Written & Directed by: Quentin Tarantino
Starring: Harvey Keitel, Tim Roth, Michael Madsen, Steve Buscemi, Chris Penn, and Lawrence Tierney
- Deleted scenes
- New interviews with Quentin Tarantino, Lawrence Bender, Tim Roth, Chris Penn, Michael Madsen, Eddie Bunker, and Kirk
- Tribute to Lawrence Tierney
- Director Tribute to Tarantino’s influences
- “Class of ’92”: documentary about the indie films of the ’92 Sundance festival
- “Small Dogs”: Action figure development documentary
- Film Noir Web: interactive text database on the noir genre
- Select scene commentary with cast, crew, and critics
- K-BILLY interactive radio
- Reservoir Dog style guide
- Location scouting featurette
- Theatrical trailers
- Poster gallery
Released by: Artisan
My Advice: Own it or we’ll sic Mr. Blonde on you
crime stories and hard-boiled bad guys. QT’s familiarity with the noir genre enabled him to make a film that did for that genre what Eastwood‘s Unforgiven did for Westerns.
Simply put, the story is about a jewel heist, planned by crime boss Joe Cabot (Tierney) and his son, Nice Guy Eddie (Penn). Drawing together a half-dozen career criminals that don’t know each other, Cabot hopes to minimize the chances that one arrest won’t lead to the entire ring going to the big house. Misters White, Blonde, Orange, Pink, Brown, and Blue (played by Keitel, Madsen, Roth, Buscemi, Tarantino, and Edward Bunker respectively; and code-named for their own protection) plan the crime to its last detail, but when the entire store erupts into a bloody gun battle, it becomes plain to all of them that somebody has set them up.
As tensions mount and the wounded Mr. Orange lies bleeding to death, the situation is compounded by the psychotic Mr. Blonde and his policeman hostage. Mr. White’s patience wears thin as the gang waits at the rendezvous point for the boss, who seems to be taking his own sweet time arriving.
Through this adversity, the bonds of friendship that have grown between some of these gangsters are tested by paranoia and treachery.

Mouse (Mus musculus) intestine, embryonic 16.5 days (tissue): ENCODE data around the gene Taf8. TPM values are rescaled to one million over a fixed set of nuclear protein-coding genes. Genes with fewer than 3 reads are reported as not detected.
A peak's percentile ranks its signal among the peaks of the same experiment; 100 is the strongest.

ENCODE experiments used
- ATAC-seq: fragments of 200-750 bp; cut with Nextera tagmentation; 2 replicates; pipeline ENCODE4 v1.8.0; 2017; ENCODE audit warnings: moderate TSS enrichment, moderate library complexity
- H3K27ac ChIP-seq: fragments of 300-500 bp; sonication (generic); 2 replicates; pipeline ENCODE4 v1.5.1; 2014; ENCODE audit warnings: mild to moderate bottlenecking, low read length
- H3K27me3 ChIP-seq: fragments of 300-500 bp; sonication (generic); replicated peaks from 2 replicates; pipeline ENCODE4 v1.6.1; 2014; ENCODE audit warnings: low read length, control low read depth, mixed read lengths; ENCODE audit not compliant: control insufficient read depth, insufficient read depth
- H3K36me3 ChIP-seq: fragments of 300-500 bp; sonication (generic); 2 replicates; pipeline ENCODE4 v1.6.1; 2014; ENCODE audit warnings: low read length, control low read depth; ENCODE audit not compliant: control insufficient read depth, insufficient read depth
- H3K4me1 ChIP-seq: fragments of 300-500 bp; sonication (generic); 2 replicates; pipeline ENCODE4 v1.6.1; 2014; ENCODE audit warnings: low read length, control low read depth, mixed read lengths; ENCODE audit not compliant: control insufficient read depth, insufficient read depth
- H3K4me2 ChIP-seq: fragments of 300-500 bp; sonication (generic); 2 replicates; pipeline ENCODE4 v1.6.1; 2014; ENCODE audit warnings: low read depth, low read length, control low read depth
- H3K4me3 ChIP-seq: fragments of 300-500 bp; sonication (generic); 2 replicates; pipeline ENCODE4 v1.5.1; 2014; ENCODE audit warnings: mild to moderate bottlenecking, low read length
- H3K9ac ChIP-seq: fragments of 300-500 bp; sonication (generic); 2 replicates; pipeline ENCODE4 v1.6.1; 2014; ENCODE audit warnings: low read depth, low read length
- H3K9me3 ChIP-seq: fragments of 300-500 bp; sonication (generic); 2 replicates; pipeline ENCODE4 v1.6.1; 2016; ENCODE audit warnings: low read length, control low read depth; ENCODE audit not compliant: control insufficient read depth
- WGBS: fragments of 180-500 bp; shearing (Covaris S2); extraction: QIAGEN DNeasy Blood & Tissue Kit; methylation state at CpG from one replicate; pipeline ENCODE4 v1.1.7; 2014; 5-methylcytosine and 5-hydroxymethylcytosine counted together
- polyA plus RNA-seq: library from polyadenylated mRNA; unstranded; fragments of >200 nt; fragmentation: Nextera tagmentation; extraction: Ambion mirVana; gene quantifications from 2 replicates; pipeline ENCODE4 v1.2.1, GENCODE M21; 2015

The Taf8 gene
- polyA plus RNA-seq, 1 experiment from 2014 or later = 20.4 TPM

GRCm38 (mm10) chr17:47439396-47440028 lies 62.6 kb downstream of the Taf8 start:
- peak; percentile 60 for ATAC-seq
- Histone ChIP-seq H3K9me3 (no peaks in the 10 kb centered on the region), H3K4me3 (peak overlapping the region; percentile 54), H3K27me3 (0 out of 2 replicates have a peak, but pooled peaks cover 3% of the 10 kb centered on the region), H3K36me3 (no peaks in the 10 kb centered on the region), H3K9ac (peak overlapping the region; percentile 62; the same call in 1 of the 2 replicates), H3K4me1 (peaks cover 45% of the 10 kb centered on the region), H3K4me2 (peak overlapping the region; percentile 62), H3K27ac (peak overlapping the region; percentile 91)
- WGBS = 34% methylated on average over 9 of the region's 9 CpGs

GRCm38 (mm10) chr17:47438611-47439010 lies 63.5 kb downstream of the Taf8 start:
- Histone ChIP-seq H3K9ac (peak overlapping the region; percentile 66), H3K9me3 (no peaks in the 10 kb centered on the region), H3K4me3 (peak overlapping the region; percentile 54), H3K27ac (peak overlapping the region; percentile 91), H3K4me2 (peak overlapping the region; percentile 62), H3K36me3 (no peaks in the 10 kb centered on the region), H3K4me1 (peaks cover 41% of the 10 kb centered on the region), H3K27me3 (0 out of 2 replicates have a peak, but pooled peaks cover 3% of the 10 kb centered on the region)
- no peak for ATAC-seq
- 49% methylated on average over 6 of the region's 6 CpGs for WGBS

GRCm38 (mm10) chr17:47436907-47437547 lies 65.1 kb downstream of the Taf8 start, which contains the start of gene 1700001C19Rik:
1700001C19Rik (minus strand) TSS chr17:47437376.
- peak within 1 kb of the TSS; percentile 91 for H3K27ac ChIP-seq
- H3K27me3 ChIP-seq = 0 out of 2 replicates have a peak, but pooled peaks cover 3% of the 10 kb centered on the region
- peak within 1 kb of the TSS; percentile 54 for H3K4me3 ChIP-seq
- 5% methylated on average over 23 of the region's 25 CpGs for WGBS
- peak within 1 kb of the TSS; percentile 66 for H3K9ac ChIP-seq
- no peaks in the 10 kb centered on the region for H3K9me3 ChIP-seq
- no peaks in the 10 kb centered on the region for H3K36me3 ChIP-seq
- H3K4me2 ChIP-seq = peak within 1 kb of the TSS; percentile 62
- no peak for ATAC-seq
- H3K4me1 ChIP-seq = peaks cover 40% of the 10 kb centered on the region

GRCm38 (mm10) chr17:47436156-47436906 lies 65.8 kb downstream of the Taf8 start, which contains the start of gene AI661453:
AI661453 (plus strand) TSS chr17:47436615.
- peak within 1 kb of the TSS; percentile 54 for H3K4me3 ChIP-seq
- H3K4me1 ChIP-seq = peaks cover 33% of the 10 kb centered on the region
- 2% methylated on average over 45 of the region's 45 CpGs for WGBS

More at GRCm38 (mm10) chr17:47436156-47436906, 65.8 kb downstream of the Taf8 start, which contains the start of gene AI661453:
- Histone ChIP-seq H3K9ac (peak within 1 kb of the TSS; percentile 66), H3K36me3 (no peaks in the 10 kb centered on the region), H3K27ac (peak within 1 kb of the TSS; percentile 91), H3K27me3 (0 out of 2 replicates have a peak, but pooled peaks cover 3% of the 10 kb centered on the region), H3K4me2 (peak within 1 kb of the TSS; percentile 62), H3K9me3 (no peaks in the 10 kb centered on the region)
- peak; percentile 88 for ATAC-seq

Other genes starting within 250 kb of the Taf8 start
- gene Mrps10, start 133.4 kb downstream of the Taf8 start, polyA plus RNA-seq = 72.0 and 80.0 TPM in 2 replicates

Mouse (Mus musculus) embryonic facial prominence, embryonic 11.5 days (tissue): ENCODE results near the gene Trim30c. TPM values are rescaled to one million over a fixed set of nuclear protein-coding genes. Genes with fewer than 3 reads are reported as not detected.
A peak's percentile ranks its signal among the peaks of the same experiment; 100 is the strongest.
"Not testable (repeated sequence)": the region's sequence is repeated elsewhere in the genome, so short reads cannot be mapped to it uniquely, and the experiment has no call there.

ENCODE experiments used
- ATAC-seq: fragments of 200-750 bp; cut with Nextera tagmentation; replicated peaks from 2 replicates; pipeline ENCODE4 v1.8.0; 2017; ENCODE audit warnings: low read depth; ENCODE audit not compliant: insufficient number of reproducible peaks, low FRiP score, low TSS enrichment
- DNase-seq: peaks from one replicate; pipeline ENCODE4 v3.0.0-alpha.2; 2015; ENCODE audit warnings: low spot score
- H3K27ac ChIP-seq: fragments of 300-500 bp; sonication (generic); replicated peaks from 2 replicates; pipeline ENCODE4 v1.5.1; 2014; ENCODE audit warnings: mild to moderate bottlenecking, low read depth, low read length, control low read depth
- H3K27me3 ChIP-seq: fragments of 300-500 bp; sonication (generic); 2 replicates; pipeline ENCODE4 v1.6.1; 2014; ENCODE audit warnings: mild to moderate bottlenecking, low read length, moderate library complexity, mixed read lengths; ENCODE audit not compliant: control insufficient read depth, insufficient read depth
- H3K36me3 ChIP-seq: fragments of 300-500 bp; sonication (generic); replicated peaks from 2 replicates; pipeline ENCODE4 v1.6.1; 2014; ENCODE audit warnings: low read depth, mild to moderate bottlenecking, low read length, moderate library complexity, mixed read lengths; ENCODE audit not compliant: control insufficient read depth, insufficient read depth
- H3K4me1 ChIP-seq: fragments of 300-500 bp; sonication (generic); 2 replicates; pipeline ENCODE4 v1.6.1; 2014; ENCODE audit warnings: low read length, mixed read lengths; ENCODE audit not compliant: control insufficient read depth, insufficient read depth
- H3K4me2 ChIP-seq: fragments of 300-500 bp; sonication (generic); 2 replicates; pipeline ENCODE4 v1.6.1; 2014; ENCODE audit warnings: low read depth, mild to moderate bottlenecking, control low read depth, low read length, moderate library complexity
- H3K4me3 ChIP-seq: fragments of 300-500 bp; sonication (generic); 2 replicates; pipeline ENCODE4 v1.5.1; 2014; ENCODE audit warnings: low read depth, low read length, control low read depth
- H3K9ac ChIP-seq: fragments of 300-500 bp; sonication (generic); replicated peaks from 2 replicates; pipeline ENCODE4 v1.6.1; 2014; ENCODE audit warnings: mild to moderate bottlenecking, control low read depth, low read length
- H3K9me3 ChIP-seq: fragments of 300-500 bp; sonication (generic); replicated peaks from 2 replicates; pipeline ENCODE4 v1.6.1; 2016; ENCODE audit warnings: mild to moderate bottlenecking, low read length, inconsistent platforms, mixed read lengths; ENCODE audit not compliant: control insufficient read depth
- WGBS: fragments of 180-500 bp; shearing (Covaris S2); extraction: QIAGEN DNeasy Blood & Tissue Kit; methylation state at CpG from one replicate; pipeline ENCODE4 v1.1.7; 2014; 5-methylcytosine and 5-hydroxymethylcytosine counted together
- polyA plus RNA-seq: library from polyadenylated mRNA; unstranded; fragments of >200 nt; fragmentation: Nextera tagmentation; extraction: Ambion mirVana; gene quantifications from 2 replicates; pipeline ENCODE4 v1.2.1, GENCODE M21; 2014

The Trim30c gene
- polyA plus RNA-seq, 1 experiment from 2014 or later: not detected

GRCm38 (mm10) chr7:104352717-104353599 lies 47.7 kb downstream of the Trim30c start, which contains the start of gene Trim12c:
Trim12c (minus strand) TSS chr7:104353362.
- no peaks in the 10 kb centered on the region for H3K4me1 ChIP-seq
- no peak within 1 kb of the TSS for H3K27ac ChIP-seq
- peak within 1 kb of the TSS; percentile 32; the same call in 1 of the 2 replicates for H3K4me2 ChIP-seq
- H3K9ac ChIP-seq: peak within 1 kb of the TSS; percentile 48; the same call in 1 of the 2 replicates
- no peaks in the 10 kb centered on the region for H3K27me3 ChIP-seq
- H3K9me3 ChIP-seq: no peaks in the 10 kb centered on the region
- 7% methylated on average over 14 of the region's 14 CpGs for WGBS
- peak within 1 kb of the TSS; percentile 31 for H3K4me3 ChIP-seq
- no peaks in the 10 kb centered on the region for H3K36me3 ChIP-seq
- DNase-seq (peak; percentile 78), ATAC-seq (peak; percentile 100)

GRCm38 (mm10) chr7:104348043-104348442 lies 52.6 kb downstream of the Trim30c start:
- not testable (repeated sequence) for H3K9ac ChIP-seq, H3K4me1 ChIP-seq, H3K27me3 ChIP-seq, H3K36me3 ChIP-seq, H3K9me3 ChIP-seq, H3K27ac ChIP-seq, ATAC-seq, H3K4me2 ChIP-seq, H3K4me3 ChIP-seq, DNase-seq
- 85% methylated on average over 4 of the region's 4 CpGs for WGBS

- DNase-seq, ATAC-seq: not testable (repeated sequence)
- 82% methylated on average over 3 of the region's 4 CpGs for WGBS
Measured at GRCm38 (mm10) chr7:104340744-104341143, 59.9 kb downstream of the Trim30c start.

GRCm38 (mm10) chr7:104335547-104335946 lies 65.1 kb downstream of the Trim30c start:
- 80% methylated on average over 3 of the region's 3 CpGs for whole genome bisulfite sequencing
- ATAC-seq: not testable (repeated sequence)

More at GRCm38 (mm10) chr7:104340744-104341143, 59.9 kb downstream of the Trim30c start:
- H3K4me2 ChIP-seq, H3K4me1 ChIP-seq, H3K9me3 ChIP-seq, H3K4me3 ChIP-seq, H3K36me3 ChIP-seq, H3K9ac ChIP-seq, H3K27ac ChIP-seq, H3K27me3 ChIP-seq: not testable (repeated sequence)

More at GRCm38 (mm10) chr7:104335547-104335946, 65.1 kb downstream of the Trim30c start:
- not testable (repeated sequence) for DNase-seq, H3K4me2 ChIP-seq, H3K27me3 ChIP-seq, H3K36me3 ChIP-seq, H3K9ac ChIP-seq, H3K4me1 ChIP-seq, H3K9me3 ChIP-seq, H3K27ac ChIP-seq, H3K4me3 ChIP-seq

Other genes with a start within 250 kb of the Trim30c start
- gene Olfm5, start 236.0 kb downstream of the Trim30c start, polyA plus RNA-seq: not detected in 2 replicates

The performances across the board are phenomenal. Madsen’s coolly psychotic Mr. Blonde, Keitel’s consummate professional Mr. White, and Tim Roth’s dying Mr. Orange are all instant classics of the genre. The script is likewise head of its class, and Tarantino’s flair for dialogue is surpassed only by that in Pulp Fiction. The entire production reeks style, and the image of a band of identically-clad thugs walking out of a diner was iconic enough to
become the logo of Tarantino’s production house.
The extras make an already-mandatory DVD even more indispensable. The select scene commentary provides lots of insight into particular sections of the film by those individuals most interested in said scenes. By tightening the focus of the commentary by selecting scenes, it allows a particular theme or set of ideas to be examined in more depth than the usual commentary track can manage. The interviews with cast and crew are incredibly extensive and informative, sometimes providing multiple perspectives on one scene or one element of the story. With these extras, no aspect of the production remains unexamined, down to the merchandising and the independent film world’s context for the arrival of the film.
The film noir info database is an interesting resource for fans of the genre, though a bit hard to navigate in places. The tribute to Lawrence Tierney reveals exactly what an unusual individual the actor was, and what a bizarre experience the cast and crew had working with him. The K-BILLY radio feature is a bit of a mixed bag, with a host of short audio or video snippets related to the movie in some fashion. They range from interviews with Stealer’s Wheel band members discussing the circumstances of the composition of “Stuck in the Middle With You” to a action-figure reenactment of the infamous “ear scene,” with a small inset window showing the original live-action scene.
The impact and influence of this movie make it a must-have for most anybody, though the squeamish might not want it just for the sheer amount of blood in the picture. Despite the volume of claret, there is really relatively little violence, despite its reputation. With only four on-screen incidents, it clocks in significantly less violent than most action capers, but since Tarantino didn’t flinch away from the reality of such incidents, it makes the whole seem more violent than it really is. All this aside, the film is destined to be a classic, and shows in this 10th Anniversary edition that it is likely to withstand the test of time. Get your copy today.